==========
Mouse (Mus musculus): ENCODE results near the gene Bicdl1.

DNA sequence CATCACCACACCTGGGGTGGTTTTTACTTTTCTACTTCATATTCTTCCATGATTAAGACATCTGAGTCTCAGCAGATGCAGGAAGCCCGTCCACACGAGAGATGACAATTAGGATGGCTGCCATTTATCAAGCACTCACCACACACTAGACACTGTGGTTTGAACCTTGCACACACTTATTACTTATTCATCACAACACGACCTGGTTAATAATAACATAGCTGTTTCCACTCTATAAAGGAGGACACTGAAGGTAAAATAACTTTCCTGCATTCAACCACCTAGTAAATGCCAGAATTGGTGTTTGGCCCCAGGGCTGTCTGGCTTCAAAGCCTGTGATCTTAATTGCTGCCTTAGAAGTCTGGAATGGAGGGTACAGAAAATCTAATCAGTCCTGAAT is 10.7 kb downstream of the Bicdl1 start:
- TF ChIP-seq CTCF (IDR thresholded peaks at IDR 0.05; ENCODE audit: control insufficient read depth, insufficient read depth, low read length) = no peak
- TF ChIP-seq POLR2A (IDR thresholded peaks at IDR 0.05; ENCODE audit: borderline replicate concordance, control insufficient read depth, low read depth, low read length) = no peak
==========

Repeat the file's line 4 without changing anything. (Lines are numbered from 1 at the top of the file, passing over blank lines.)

- TF ChIP-seq POLR2A (IDR thresholded peaks at IDR 0.05; ENCODE audit: borderline replicate concordance, control insufficient read depth, low read depth, low read length) = no peak